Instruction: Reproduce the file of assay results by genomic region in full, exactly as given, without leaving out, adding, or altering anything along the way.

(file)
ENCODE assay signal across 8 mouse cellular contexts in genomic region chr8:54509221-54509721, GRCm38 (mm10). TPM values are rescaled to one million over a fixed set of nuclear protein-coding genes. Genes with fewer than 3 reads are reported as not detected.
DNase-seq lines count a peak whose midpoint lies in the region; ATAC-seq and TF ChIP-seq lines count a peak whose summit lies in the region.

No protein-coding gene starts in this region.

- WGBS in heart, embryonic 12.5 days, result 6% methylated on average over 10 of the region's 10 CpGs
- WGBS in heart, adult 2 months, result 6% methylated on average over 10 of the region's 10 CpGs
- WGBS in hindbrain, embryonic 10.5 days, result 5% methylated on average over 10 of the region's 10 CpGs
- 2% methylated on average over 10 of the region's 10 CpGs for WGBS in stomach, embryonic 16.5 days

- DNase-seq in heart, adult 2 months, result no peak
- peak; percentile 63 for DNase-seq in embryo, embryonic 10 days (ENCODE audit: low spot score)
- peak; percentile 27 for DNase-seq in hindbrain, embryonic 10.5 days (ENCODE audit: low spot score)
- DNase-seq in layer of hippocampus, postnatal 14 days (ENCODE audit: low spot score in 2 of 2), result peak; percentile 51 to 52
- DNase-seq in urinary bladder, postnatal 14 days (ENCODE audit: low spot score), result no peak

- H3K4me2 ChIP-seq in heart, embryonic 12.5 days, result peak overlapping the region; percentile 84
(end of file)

ENCODE assay signal across 8 mouse cellular contexts in genomic region chr8:54509221-54509721, GRCm38 (mm10). TPM values are rescaled to one million over a fixed set of nuclear protein-coding genes. Genes with fewer than 3 reads are reported as not detected.
DNase-seq lines count a peak whose midpoint lies in the region; ATAC-seq and TF ChIP-seq lines count a peak whose summit lies in the region.

No protein-coding gene starts in this region.

- WGBS in heart, embryonic 12.5 days, result 6% methylated on average over 10 of the region's 10 CpGs
- WGBS in heart, adult 2 months, result 6% methylated on average over 10 of the region's 10 CpGs
- WGBS in hindbrain, embryonic 10.5 days, result 5% methylated on average over 10 of the region's 10 CpGs
- 2% methylated on average over 10 of the region's 10 CpGs for WGBS in stomach, embryonic 16.5 days

- DNase-seq in heart, adult 2 months, result no peak
- peak; percentile 63 for DNase-seq in embryo, embryonic 10 days (ENCODE audit: low spot score)
- peak; percentile 27 for DNase-seq in hindbrain, embryonic 10.5 days (ENCODE audit: low spot score)
- DNase-seq in layer of hippocampus, postnatal 14 days (ENCODE audit: low spot score in 2 of 2), result peak; percentile 51 to 52
- DNase-seq in urinary bladder, postnatal 14 days (ENCODE audit: low spot score), result no peak

- H3K4me2 ChIP-seq in heart, embryonic 12.5 days, result peak overlapping the region; percentile 84